your son and heire is the gretest jewell that ye can have, seeing that he must present (represent) your own person after your deth;and I cannot see without that ye wold mary him to one heire of land whiche wolbe ryght costly, that ye can mary hym to so good a stok as my Lady Parr for divers considerations; first, as remembering the wisdome of my said Lady, and the god wise stok of the Greenes, whereof she is comen, and also of the wise stok of the Pars of Kendale, for al whiche men doo looke when they do mary their child, to the wisdome of the blood of that they do marry with"

The treaty lingered till the following May, and was then broken off; and her first husband was Edward Borough, son of Lord Borough, 
She next became the second wife of John Neville, Lord Latimer, and in 1543, within a year of his death, was selected by Henry VIII for his sixth Queen.

Henry died on the 28 June 1546, and later that year Catherine married Thomas, Lord Seymour, Lord admiral of England. She died in September the ensuing year, and was buried in the chapel of Dudley Castle in Gloucestershire.

The Hundred and Lordship of Norton was afterwards settled on Queen Catherine consort to Charles II, upon whose death in 1705 they devolved on to the Duke of Grafton

The village remained until the 1920's as part of the Grafton Estates

In 1837 a Primitive Methodist Chapel and in 1841 Methodist Chapel erected

Extract from Kelly's Directory Kelly's Directory for 1847
'Greens Norton is a village and parish 2 miles from Towcester, 6 miles from Blisworth railroad station, and 10 miles from Northampton, in the Hundred of Greens Norton and diocese of Peterborough. The living is a rectory, in the gift of the Crown, value £ 750 per annum: the present incumbent is the Rev. Thomas Fawcett MA: the Rev. Francis Shepherd is the curate. The church, dedicated to St. Bartholomew is a plain stone structure, in the Gothic style, with aspire and clock. There is a small Methodist Chapel, erected in the year .1841, and a National school. The population is 582, its area 2925 acres 2 roods, the property principally of the Duke of Grafton, who is lord of the manor.'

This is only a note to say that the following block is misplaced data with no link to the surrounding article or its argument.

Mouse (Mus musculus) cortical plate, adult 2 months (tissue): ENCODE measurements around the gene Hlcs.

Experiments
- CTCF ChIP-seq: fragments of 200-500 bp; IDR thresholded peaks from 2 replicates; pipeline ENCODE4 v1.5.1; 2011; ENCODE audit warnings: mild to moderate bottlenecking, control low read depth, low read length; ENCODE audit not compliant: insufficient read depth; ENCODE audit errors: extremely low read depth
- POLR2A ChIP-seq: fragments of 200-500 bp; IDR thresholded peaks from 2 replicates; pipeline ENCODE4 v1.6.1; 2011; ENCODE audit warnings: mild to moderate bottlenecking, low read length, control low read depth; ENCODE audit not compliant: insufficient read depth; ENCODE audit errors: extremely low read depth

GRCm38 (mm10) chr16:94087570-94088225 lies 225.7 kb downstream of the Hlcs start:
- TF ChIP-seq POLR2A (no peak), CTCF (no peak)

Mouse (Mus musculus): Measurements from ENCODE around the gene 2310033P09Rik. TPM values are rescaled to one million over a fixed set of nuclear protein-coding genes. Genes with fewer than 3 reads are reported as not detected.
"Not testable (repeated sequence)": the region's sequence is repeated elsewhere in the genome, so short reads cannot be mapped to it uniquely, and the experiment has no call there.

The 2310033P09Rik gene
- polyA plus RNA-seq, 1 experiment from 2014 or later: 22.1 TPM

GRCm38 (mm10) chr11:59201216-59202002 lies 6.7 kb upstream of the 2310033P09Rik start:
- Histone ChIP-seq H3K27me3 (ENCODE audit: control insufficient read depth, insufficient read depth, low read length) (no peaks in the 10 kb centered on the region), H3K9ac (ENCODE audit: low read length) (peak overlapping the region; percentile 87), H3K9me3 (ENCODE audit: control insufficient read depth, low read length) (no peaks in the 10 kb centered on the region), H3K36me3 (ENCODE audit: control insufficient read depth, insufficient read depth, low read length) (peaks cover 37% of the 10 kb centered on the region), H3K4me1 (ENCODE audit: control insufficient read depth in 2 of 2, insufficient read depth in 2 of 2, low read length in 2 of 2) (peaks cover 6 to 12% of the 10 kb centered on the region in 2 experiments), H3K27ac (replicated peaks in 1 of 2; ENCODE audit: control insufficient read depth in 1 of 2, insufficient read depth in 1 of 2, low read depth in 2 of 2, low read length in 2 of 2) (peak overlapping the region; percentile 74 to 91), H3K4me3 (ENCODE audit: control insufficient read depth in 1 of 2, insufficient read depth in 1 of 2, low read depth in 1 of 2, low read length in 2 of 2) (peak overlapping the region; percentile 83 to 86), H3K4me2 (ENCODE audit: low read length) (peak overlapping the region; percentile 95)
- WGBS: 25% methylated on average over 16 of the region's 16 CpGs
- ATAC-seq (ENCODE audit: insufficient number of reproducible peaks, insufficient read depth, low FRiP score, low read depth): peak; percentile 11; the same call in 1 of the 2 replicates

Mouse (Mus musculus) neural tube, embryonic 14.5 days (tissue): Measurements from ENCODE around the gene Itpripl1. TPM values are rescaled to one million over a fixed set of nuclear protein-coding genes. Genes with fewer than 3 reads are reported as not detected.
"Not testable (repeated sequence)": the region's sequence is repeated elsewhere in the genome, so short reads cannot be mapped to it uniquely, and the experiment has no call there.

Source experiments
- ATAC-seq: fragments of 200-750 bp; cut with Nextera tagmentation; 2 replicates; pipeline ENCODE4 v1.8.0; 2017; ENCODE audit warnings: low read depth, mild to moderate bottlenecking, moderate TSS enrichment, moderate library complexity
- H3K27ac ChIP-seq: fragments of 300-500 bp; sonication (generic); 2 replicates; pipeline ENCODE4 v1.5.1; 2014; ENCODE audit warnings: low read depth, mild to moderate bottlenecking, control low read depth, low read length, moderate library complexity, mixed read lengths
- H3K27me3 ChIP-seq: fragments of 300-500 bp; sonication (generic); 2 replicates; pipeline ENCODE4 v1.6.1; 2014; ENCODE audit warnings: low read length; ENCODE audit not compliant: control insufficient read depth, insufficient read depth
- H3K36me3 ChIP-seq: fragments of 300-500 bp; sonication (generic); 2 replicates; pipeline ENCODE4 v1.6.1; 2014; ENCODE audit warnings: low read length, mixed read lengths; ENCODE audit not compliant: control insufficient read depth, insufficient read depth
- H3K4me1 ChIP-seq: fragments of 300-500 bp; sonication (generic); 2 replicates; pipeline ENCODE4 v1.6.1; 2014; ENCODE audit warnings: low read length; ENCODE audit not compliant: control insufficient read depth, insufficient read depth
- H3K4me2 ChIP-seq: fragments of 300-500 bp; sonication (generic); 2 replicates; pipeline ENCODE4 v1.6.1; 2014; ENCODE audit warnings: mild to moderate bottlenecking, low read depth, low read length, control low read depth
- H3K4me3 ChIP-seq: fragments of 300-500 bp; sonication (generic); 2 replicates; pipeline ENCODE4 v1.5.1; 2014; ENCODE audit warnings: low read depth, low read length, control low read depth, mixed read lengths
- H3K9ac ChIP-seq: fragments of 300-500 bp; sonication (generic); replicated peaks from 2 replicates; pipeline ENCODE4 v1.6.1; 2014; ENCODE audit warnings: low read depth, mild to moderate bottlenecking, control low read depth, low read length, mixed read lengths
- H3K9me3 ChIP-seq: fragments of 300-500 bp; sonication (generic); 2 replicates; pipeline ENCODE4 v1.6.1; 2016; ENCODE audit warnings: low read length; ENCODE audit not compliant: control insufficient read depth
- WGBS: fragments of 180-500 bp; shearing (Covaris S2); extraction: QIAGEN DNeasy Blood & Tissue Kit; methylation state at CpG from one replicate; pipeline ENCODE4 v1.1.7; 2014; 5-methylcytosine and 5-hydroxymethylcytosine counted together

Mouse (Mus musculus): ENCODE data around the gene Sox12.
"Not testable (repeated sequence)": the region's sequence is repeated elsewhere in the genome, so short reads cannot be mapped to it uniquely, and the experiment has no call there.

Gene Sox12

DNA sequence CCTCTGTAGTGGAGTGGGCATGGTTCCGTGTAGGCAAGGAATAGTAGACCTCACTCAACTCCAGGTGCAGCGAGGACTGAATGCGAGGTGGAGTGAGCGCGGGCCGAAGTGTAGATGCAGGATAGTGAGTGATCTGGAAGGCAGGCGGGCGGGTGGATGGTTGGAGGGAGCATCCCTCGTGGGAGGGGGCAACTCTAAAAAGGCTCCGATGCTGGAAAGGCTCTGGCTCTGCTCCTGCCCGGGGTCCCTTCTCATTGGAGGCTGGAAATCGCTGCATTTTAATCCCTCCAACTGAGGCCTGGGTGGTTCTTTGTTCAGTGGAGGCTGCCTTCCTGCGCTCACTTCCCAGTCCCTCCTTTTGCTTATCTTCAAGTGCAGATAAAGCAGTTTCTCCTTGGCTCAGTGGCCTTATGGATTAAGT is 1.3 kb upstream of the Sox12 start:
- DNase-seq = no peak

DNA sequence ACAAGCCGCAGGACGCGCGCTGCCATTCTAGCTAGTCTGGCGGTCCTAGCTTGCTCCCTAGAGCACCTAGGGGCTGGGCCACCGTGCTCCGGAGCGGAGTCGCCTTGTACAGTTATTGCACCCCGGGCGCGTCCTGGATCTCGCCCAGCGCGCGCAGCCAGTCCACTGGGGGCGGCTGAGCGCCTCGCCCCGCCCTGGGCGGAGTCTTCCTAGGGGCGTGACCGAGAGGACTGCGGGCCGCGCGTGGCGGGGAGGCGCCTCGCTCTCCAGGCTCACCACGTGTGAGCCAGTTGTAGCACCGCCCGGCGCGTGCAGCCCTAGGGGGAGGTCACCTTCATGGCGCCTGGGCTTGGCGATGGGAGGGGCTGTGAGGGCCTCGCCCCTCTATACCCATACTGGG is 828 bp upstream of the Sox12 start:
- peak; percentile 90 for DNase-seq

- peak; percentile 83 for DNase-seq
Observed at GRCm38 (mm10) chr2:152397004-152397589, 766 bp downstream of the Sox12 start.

Letters are received through the Towcester offices: arrive at 9 am- dispatched at 7 pm,

Carrier to Northampton - William Bull, on Saturday.

The Wesleyan Chapel was built in 1866, at a cost of about £355.00

The rateable value of the parish is £ 4714.0.0. The soil varies very much, but the land is generally fertile; the lordship is well supplied with good springs (one of which is mineral), limestone, and sand; and the principal proprietors are the Duke of Grafton (the lord of the Manor), John Malsbury, Kirby Elliott, Esq.; Messrs Sand W Sheppard, of Duncote; Samuel, William, and Miss Mary Sheppard, of Field Burcote, William Gallard, Thomas Howes, and Thomas Ridgway, Esq.

Post Office -William Bodaly, sub postmaster. Letters arrive here from Towcester at 6.30 am and are despatched at 6.20 pm.

Carrier -t o Northampton, Jenkinson Payne, on Wednesdays and Saturdays, and John Smart on Saturdays.

1879 Removal of the church spire revives vivid memories for Mr Harry Bodily of 52 Norton Road, Kingsthorpe. He was only seven at the time but he remembers how, on November 24th, 1879, a man was killed by strangulation while repairing the spire. He remembers how a scaffolder, Walter Able, his grandfather, Justin Bodily, and his father, Alfred Bodily, helped to get the man down and how upset everybody was in the village. Mr Bodily was a baker's boy in Greens Norton and worked there until he was 16, first for Josiah Savage and then for Richard Hornsby. How did he remember the date? His father, returning to Northampton after the incident, wrote it on the shelf in his shoemaker's shop.

Census Chart

The growth of the village can be traced through the records of the annual census taken every 10 years throughout the 18 and 1900's, as can be seen from the following extract taken from the census's from 1801 through to 1931.

Year Total Males Females Houses
1801 615 298 317 134
1811 670 312 358 140
1821 740 359 381 147
1831 771 360 411 146
1841 822 403 419 194
1851 857 409 448 194
1871 892      
1901 757      
1911 791 370 421  
1921 681 325 356  
1931 664 310 354